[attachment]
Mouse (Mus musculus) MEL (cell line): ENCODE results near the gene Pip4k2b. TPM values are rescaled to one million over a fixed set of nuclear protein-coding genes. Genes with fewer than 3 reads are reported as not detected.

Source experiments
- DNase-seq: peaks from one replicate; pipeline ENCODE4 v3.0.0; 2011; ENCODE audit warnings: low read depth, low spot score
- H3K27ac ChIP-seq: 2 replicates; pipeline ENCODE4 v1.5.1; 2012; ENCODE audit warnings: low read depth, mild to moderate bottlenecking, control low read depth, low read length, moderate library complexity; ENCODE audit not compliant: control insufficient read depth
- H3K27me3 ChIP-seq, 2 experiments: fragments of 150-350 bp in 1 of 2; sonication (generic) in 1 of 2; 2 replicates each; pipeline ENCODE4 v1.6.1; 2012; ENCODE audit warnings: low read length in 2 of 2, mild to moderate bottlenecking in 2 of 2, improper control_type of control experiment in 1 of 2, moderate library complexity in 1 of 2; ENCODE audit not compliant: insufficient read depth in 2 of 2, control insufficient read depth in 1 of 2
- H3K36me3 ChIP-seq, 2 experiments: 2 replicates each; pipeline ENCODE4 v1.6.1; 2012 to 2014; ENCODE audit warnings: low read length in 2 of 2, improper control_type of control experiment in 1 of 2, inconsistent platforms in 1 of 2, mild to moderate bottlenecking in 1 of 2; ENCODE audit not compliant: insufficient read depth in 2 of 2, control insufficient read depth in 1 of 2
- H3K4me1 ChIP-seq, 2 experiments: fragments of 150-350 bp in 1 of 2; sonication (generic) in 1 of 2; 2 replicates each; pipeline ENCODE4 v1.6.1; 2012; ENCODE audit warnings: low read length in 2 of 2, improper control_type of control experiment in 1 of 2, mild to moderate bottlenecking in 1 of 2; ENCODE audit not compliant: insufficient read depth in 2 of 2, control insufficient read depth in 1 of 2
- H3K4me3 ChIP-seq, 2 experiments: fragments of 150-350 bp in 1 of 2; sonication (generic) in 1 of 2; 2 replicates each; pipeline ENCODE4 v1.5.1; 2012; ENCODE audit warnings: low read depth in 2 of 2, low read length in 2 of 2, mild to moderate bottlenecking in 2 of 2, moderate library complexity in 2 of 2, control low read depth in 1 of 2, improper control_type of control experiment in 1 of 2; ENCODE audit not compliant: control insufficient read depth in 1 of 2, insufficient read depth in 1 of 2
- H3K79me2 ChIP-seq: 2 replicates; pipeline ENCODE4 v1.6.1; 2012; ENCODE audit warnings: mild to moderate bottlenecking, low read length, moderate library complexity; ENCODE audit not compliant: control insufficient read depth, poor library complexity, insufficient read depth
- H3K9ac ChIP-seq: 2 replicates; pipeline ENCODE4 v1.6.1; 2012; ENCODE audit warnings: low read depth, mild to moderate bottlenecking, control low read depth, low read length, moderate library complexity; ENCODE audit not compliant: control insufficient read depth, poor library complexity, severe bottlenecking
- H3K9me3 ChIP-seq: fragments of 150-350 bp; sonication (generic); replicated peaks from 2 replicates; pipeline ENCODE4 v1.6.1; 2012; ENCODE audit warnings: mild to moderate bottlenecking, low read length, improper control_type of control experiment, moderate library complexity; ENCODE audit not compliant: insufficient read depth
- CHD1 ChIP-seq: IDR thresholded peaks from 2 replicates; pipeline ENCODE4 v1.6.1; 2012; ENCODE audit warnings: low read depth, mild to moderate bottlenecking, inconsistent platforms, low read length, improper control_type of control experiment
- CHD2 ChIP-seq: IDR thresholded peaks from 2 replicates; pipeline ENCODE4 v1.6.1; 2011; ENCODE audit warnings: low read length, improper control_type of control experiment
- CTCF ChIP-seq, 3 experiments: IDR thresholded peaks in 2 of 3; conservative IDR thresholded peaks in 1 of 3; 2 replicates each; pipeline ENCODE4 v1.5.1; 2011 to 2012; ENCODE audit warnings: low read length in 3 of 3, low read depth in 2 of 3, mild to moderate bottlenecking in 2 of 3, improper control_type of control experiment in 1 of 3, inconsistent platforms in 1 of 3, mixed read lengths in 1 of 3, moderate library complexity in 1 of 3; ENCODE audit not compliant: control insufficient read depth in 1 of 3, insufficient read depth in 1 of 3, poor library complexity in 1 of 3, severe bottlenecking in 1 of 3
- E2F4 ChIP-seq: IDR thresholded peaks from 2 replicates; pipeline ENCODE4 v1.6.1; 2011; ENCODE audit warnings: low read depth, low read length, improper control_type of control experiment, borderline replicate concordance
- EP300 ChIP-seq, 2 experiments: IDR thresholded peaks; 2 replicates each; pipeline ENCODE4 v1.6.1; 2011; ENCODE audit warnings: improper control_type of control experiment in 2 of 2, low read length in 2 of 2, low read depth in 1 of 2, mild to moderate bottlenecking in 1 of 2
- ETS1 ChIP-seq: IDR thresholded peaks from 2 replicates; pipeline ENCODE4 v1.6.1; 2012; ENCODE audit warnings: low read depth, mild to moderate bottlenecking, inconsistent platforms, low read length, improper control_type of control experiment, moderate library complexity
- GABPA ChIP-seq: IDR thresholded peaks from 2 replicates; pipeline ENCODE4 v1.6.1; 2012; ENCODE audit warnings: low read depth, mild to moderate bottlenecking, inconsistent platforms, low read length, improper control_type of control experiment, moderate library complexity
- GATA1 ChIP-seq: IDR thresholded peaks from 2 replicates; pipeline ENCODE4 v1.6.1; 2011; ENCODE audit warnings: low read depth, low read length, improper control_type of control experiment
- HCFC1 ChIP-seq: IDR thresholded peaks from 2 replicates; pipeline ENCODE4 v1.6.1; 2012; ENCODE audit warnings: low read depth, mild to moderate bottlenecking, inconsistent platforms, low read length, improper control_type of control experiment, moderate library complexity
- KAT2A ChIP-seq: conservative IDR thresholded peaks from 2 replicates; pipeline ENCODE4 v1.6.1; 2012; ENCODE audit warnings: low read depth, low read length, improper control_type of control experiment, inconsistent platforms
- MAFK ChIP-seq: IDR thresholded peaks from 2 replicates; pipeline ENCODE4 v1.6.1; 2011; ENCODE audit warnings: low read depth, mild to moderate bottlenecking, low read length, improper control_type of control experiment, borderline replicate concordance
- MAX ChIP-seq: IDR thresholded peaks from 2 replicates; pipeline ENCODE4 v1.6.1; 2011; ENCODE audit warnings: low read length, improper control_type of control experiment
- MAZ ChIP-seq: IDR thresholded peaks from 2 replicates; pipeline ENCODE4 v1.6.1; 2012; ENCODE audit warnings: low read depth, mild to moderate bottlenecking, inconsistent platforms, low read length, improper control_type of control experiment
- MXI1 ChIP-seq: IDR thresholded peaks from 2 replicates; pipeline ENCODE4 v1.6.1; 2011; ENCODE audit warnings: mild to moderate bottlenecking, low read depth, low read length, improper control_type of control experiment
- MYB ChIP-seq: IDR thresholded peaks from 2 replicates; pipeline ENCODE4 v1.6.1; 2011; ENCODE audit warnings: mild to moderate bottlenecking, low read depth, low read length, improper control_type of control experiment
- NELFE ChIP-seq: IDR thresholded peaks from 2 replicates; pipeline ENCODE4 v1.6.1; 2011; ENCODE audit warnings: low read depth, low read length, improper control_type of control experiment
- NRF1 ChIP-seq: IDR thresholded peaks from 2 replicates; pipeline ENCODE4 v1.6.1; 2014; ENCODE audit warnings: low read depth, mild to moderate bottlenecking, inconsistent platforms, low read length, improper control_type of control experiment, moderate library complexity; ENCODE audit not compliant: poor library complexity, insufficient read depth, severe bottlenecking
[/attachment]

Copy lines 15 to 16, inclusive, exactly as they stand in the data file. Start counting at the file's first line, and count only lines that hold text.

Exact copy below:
- E2F4 ChIP-seq: IDR thresholded peaks from 2 replicates; pipeline ENCODE4 v1.6.1; 2011; ENCODE audit warnings: low read depth, low read length, improper control_type of control experiment, borderline replicate concordance
- EP300 ChIP-seq, 2 experiments: IDR thresholded peaks; 2 replicates each; pipeline ENCODE4 v1.6.1; 2011; ENCODE audit warnings: improper control_type of control experiment in 2 of 2, low read length in 2 of 2, low read depth in 1 of 2, mild to moderate bottlenecking in 1 of 2